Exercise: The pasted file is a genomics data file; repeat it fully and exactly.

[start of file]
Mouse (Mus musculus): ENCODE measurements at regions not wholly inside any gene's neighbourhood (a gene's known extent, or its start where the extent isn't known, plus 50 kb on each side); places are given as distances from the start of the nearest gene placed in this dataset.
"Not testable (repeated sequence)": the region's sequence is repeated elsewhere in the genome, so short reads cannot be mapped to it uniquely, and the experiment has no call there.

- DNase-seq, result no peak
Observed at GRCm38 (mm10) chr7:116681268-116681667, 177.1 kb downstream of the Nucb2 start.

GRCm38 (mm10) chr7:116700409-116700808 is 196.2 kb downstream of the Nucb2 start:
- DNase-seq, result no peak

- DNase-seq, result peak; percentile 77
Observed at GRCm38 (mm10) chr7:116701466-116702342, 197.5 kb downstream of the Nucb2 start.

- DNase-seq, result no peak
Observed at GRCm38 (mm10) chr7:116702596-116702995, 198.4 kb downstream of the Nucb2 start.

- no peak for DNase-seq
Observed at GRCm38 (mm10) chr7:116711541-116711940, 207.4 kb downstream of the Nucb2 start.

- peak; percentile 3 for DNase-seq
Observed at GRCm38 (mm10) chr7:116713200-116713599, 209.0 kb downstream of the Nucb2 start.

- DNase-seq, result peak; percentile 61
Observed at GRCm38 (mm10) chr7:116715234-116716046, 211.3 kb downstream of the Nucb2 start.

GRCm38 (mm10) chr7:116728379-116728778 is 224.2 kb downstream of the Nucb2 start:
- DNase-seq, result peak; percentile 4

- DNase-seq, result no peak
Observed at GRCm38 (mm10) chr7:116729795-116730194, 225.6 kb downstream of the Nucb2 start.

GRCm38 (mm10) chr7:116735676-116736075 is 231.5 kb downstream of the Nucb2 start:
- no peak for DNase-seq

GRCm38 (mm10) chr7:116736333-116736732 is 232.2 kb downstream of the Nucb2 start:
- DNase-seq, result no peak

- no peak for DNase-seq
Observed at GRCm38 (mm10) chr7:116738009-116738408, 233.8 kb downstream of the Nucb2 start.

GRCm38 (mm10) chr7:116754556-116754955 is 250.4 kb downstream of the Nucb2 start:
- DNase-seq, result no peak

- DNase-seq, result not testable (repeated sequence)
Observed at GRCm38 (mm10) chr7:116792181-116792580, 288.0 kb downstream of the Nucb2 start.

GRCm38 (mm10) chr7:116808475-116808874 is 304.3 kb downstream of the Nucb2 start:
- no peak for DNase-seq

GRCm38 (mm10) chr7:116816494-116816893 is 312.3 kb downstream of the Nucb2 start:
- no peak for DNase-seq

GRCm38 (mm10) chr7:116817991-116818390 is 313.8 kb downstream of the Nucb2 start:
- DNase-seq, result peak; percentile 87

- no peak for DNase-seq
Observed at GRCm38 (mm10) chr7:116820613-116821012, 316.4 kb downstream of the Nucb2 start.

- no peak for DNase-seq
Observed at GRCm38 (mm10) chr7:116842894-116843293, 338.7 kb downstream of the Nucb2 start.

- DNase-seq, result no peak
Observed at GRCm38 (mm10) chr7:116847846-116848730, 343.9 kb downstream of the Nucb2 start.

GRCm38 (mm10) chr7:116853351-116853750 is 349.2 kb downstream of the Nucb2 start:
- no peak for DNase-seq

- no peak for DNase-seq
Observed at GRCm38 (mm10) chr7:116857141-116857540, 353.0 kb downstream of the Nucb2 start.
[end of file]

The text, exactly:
Mouse (Mus musculus): ENCODE measurements at regions not wholly inside any gene's neighbourhood (a gene's known extent, or its start where the extent isn't known, plus 50 kb on each side); places are given as distances from the start of the nearest gene placed in this dataset.
"Not testable (repeated sequence)": the region's sequence is repeated elsewhere in the genome, so short reads cannot be mapped to it uniquely, and the experiment has no call there.

- DNase-seq, result no peak
Observed at GRCm38 (mm10) chr7:116681268-116681667, 177.1 kb downstream of the Nucb2 start.

GRCm38 (mm10) chr7:116700409-116700808 is 196.2 kb downstream of the Nucb2 start:
- DNase-seq, result no peak

- DNase-seq, result peak; percentile 77
Observed at GRCm38 (mm10) chr7:116701466-116702342, 197.5 kb downstream of the Nucb2 start.

- DNase-seq, result no peak
Observed at GRCm38 (mm10) chr7:116702596-116702995, 198.4 kb downstream of the Nucb2 start.

- no peak for DNase-seq
Observed at GRCm38 (mm10) chr7:116711541-116711940, 207.4 kb downstream of the Nucb2 start.

- peak; percentile 3 for DNase-seq
Observed at GRCm38 (mm10) chr7:116713200-116713599, 209.0 kb downstream of the Nucb2 start.

- DNase-seq, result peak; percentile 61
Observed at GRCm38 (mm10) chr7:116715234-116716046, 211.3 kb downstream of the Nucb2 start.

GRCm38 (mm10) chr7:116728379-116728778 is 224.2 kb downstream of the Nucb2 start:
- DNase-seq, result peak; percentile 4

- DNase-seq, result no peak
Observed at GRCm38 (mm10) chr7:116729795-116730194, 225.6 kb downstream of the Nucb2 start.

GRCm38 (mm10) chr7:116735676-116736075 is 231.5 kb downstream of the Nucb2 start:
- no peak for DNase-seq

GRCm38 (mm10) chr7:116736333-116736732 is 232.2 kb downstream of the Nucb2 start:
- DNase-seq, result no peak

- no peak for DNase-seq
Observed at GRCm38 (mm10) chr7:116738009-116738408, 233.8 kb downstream of the Nucb2 start.

GRCm38 (mm10) chr7:116754556-116754955 is 250.4 kb downstream of the Nucb2 start:
- DNase-seq, result no peak

- DNase-seq, result not testable (repeated sequence)
Observed at GRCm38 (mm10) chr7:116792181-116792580, 288.0 kb downstream of the Nucb2 start.

GRCm38 (mm10) chr7:116808475-116808874 is 304.3 kb downstream of the Nucb2 start:
- no peak for DNase-seq

GRCm38 (mm10) chr7:116816494-116816893 is 312.3 kb downstream of the Nucb2 start:
- no peak for DNase-seq

GRCm38 (mm10) chr7:116817991-116818390 is 313.8 kb downstream of the Nucb2 start:
- DNase-seq, result peak; percentile 87

- no peak for DNase-seq
Observed at GRCm38 (mm10) chr7:116820613-116821012, 316.4 kb downstream of the Nucb2 start.

- no peak for DNase-seq
Observed at GRCm38 (mm10) chr7:116842894-116843293, 338.7 kb downstream of the Nucb2 start.

- DNase-seq, result no peak
Observed at GRCm38 (mm10) chr7:116847846-116848730, 343.9 kb downstream of the Nucb2 start.

GRCm38 (mm10) chr7:116853351-116853750 is 349.2 kb downstream of the Nucb2 start:
- no peak for DNase-seq

- no peak for DNase-seq
Observed at GRCm38 (mm10) chr7:116857141-116857540, 353.0 kb downstream of the Nucb2 start.